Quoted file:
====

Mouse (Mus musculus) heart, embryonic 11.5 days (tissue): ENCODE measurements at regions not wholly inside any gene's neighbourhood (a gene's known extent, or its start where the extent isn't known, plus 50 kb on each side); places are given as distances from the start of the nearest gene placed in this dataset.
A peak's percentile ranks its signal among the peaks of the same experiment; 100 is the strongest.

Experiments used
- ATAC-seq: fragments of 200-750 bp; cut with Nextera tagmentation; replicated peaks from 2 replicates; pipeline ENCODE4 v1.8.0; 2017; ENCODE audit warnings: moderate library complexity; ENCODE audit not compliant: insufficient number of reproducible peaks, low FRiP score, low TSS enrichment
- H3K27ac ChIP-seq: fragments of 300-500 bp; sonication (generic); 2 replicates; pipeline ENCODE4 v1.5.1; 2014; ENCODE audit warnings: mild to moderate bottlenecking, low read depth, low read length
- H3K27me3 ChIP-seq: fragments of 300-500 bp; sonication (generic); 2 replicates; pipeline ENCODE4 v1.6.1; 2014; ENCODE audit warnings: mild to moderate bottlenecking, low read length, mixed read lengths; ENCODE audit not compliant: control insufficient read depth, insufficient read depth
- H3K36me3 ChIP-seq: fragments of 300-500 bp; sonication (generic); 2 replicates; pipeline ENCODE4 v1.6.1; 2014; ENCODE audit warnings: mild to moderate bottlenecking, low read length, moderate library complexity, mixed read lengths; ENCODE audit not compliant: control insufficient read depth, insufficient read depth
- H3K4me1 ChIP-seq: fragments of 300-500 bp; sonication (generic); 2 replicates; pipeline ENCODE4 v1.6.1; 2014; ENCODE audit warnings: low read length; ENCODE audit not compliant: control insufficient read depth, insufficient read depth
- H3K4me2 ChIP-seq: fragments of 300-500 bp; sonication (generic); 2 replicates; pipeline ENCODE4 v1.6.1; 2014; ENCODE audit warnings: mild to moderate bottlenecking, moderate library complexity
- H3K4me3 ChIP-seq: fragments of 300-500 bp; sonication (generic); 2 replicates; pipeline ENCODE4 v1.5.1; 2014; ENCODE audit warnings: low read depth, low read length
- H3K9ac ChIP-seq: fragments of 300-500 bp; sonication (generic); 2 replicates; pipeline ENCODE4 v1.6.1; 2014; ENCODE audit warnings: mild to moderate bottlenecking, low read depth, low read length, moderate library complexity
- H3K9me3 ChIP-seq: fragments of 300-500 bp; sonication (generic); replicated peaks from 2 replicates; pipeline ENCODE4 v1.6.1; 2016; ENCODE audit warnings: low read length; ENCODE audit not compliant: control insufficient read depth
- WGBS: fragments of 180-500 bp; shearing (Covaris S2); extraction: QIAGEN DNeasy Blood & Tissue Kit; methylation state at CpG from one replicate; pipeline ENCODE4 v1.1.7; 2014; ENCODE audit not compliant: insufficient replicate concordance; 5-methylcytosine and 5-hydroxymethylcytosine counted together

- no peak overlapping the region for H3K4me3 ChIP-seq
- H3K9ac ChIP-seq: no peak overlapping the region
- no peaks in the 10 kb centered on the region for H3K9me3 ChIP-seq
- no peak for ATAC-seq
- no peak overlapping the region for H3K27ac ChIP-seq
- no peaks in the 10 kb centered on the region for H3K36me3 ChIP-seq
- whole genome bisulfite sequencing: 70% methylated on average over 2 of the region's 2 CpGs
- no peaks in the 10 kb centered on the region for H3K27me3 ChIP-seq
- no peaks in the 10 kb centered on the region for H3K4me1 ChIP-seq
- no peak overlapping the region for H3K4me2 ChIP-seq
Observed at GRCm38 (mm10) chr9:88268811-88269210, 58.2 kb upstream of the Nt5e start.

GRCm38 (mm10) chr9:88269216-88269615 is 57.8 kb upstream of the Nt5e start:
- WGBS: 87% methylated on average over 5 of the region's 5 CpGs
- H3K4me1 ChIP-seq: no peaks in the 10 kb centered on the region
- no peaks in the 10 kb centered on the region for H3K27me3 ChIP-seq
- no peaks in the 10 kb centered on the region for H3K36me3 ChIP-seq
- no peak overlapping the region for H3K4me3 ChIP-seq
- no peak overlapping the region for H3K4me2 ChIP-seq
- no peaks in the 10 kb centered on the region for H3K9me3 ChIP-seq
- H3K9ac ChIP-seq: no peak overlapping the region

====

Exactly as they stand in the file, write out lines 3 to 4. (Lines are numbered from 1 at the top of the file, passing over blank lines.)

Experiments used
- ATAC-seq: fragments of 200-750 bp; cut with Nextera tagmentation; replicated peaks from 2 replicates; pipeline ENCODE4 v1.8.0; 2017; ENCODE audit warnings: moderate library complexity; ENCODE audit not compliant: insufficient number of reproducible peaks, low FRiP score, low TSS enrichment